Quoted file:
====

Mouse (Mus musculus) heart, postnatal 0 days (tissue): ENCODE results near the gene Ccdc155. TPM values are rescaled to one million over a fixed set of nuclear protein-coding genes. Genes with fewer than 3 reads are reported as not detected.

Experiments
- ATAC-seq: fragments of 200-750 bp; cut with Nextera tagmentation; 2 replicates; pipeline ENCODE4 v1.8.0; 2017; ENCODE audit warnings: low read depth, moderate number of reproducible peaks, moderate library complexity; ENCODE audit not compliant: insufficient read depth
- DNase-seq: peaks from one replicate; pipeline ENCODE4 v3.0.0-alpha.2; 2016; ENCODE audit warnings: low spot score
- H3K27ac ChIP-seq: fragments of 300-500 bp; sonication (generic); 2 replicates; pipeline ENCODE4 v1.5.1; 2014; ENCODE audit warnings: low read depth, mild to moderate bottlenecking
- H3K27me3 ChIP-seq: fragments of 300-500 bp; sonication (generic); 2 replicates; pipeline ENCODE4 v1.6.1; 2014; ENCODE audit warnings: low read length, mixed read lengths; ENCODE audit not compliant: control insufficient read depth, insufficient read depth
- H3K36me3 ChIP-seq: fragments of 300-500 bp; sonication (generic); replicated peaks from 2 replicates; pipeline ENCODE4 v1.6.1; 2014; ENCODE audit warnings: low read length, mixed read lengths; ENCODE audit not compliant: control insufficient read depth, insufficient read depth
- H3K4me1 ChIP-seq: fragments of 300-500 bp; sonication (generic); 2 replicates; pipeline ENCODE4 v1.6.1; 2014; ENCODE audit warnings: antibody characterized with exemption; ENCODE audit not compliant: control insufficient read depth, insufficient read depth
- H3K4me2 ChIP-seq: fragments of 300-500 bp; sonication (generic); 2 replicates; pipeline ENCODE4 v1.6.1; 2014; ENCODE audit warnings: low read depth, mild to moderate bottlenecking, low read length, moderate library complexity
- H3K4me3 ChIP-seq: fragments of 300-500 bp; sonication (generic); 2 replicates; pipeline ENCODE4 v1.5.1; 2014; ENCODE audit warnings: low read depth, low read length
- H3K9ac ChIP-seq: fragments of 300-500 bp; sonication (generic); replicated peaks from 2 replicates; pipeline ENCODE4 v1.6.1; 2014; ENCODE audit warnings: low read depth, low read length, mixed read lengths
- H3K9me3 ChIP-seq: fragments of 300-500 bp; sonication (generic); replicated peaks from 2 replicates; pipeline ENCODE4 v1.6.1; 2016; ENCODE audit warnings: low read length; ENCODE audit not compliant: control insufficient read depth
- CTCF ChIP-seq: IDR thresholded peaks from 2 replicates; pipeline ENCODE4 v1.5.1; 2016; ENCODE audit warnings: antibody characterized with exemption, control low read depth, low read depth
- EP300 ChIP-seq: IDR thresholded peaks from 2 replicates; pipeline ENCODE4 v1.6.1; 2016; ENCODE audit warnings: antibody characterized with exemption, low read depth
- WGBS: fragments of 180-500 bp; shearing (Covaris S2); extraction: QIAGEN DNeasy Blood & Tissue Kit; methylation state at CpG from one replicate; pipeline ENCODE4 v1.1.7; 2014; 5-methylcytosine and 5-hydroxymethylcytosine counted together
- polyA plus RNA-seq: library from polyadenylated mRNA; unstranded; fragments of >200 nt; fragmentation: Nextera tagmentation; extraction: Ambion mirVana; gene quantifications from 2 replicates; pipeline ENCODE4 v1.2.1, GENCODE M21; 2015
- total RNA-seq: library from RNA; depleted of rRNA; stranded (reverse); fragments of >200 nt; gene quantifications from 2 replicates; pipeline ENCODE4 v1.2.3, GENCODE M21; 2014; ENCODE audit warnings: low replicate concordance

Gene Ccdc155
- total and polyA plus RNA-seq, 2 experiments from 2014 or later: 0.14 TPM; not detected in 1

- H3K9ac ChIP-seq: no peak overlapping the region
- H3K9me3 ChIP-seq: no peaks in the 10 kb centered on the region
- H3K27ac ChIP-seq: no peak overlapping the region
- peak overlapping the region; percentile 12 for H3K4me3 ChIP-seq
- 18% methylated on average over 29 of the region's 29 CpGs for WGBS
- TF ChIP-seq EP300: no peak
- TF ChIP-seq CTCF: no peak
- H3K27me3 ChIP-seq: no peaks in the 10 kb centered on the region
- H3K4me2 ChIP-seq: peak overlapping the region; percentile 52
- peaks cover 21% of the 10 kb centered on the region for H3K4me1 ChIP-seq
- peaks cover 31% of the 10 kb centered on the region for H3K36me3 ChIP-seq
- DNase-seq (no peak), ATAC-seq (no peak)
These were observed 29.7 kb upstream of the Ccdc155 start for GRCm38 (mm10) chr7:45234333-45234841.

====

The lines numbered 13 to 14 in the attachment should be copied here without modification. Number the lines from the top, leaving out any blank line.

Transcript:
- CTCF ChIP-seq: IDR thresholded peaks from 2 replicates; pipeline ENCODE4 v1.5.1; 2016; ENCODE audit warnings: antibody characterized with exemption, control low read depth, low read depth
- EP300 ChIP-seq: IDR thresholded peaks from 2 replicates; pipeline ENCODE4 v1.6.1; 2016; ENCODE audit warnings: antibody characterized with exemption, low read depth